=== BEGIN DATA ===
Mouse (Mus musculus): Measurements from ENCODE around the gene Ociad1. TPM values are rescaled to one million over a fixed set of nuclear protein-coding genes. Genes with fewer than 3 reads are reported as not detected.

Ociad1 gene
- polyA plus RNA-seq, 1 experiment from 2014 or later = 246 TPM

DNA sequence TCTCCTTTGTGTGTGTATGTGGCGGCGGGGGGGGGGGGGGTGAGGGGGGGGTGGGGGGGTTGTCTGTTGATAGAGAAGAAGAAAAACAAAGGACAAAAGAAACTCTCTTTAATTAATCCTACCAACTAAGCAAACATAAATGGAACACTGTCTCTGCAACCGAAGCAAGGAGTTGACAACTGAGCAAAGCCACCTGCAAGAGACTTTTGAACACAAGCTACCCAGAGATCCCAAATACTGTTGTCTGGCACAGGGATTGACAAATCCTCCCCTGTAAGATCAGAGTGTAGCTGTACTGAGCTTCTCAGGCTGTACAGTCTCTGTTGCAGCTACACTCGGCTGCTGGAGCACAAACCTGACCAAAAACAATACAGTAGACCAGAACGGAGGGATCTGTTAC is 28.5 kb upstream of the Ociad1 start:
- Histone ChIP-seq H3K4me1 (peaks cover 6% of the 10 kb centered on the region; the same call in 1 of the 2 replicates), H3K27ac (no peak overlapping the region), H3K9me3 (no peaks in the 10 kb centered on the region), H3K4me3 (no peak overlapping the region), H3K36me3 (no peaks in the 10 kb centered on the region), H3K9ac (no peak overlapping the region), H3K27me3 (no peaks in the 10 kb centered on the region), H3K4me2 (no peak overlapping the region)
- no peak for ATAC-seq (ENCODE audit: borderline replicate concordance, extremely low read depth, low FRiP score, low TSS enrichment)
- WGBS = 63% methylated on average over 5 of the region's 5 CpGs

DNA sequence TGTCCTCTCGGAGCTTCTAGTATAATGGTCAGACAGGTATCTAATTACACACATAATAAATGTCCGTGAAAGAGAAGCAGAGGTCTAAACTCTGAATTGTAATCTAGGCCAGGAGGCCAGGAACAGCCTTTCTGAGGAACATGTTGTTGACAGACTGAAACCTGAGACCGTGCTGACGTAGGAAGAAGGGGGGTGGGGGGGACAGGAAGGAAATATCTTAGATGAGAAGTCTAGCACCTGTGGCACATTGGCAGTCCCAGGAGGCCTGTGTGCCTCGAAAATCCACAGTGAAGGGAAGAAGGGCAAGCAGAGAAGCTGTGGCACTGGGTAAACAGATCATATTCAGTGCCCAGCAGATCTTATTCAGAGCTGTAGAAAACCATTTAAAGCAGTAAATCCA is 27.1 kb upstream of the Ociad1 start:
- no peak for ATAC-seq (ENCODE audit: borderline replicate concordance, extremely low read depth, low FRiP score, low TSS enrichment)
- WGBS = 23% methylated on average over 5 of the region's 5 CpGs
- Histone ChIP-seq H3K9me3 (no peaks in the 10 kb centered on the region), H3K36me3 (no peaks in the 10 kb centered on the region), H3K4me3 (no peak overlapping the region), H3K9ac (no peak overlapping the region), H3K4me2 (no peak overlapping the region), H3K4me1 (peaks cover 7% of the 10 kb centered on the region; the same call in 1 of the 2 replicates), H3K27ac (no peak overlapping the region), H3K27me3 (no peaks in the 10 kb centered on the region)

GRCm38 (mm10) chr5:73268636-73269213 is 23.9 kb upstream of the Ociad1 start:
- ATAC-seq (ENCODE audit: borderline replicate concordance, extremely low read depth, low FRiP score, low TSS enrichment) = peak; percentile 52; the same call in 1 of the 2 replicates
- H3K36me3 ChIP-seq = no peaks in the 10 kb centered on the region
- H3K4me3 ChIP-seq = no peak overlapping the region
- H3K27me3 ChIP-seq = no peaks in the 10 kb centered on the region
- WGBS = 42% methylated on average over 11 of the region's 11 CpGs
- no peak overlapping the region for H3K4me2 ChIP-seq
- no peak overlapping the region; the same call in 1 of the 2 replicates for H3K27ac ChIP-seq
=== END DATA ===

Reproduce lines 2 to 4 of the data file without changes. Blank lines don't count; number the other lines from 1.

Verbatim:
Ociad1 gene
- polyA plus RNA-seq, 1 experiment from 2014 or later = 246 TPM

DNA sequence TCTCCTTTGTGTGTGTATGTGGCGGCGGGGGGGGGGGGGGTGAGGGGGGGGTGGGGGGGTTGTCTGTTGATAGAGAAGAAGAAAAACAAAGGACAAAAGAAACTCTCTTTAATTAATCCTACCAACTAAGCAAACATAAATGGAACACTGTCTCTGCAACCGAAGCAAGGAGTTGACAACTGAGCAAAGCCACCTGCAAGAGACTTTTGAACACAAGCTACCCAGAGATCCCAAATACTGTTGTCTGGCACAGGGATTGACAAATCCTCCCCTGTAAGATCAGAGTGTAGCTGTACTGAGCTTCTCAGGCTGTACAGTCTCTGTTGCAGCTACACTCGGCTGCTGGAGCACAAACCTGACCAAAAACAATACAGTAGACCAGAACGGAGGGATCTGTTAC is 28.5 kb upstream of the Ociad1 start: